U.S. Courts Divide on Penalty For Failing to Report Foreign Accts

Aug 07 2018
Published in: Public Policy
| Updated Apr 27 2023

Two recent U.S. District Court opinions, Colliot v United States, and United States v. Wahdan, have cast doubt on the maximum penalty for willfully failing to file reports of foreign bank accounts, holding that an old regulation limits the penalty to $100,000 despite subsequent legislation allowing a penalty of 50% of the account value.

The government has routinely relied on the later legislation to collect penalties that can run into the millions of dollars based on 50% of the value of the accounts not reported.

Subsequent to the Colliot and Wahdan cases, the United States Court of Claims held in Norman v. United States, that the later legislation had superseded the regulation relied upon in those cases, upholding a penalty of over $800,000. Consequently, there is now a split of authority. 

Schedule B of the U.S. Form 1040 tax return includes an often-overlooked question as to whether the taxpayer had signature authority over any foreign financial account, such as a bank or securities account. Many U.S. expatriates working in foreign countries undoubtedly have such accounts, as do numerous foreign nationals residing and working in this country. 

Indeed, the relevant accounts include even accounts in foreign branches of U.S. banks, if the account is held by a U.S. person. If the aggregate amount of such accounts exceeds $10,000 at any time during the year, the taxpayer is required to file a separate Treasury Department Report of Foreign Bank and Financial Accounts (usually referred to as the “FBAR”) by 15 April of the following year.

The penalty for failing to file is severe; even a non-intentional failure is subject to a penalty of up to $10,000, while the penalty for a willful failure can be the greater of $100,000 or 50% of the amount in the account.  

The current issue results from a 2004 change to the statute. Up to that time, the penalty for willful failure to report was limited to the greater of $25,000 or the account balance at the time of the violation up to a maximum of $100,000. That number was reflected in the Treasury Department’s implementing regulation. In 2004 Congress amended the Bank Secrecy Act to provide that the penalty for willful failure to report is the greater of $100,000 or 50% of the account value. However, Treasury never repealed or revised the earlier regulation limiting the penalty to $100,000.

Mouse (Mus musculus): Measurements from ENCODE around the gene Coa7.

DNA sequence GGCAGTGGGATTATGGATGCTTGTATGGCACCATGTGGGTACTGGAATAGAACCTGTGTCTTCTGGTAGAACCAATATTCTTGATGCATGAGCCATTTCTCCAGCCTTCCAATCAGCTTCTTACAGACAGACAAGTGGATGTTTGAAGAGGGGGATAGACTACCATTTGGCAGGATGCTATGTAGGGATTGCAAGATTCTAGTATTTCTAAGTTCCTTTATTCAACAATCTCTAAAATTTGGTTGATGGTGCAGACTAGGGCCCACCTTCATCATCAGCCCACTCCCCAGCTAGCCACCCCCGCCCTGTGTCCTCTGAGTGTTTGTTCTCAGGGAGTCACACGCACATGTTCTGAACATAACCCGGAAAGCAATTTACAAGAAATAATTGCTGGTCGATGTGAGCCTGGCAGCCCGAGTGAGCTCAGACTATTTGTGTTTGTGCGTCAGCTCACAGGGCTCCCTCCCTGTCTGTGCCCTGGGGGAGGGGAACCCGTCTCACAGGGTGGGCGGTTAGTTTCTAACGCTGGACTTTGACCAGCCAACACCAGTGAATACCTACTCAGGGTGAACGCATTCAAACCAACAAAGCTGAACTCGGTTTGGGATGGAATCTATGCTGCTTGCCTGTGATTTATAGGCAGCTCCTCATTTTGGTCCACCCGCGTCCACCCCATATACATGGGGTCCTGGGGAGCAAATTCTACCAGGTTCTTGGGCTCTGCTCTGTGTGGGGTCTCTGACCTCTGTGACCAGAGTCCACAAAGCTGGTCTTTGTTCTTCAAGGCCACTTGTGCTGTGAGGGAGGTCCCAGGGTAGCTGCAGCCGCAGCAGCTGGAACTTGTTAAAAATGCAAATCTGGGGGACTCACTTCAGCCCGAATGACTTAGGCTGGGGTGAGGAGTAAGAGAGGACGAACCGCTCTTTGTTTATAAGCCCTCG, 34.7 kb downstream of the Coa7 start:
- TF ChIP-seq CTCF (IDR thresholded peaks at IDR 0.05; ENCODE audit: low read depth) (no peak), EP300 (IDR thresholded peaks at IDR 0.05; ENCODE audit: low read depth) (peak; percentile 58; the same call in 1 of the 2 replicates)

In Colliot and Wahdan, the U.S. District Courts held that the new law did not automatically supersede the old regulation, which was still applicable. In Norman, the U.S. Claims Court disagreed. The IRS has rushed to assert the Claims Court rationale in a number of pending cases. However, the ultimate outcome is uncertain, and many observers think it will eventually have to be decided by the U.S. Supreme Court.

Related: U.S. Senate Holds Hearing on CFPB and Ex-Im Bank Nominees

How This Impacts Mobility 

In recent years, the U.S. IRS has vigorously pursued tax avoidance caused by maintenance of unreported foreign bank accounts, and aggressively asserted penalties for failure to report. Worldwide ERC® has advised members that it is important that employees posted overseas understand their reporting obligations. The penalties for failure to report can be huge, as noted, and the IRS will continue to assert the larger penalties as long as the litigation reported here is ongoing. It remains important for U.S. expats to understand and comply with their reporting obligations.